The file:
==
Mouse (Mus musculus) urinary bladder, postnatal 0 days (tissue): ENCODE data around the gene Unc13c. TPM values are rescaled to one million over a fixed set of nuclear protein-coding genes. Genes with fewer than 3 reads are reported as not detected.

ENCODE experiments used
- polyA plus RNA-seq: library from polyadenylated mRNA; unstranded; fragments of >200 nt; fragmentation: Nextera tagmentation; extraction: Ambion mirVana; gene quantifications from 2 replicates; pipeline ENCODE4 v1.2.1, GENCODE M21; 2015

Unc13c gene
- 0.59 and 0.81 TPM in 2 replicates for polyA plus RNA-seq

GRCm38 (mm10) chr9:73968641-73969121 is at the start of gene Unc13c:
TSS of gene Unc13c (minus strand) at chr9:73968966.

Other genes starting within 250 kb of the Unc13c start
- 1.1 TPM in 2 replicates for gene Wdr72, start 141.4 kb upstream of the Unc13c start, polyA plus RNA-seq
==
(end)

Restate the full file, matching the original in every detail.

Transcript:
Mouse (Mus musculus) urinary bladder, postnatal 0 days (tissue): ENCODE data around the gene Unc13c. TPM values are rescaled to one million over a fixed set of nuclear protein-coding genes. Genes with fewer than 3 reads are reported as not detected.

ENCODE experiments used
- polyA plus RNA-seq: library from polyadenylated mRNA; unstranded; fragments of >200 nt; fragmentation: Nextera tagmentation; extraction: Ambion mirVana; gene quantifications from 2 replicates; pipeline ENCODE4 v1.2.1, GENCODE M21; 2015

Unc13c gene
- 0.59 and 0.81 TPM in 2 replicates for polyA plus RNA-seq

GRCm38 (mm10) chr9:73968641-73969121 is at the start of gene Unc13c:
TSS of gene Unc13c (minus strand) at chr9:73968966.

Other genes starting within 250 kb of the Unc13c start
- 1.1 TPM in 2 replicates for gene Wdr72, start 141.4 kb upstream of the Unc13c start, polyA plus RNA-seq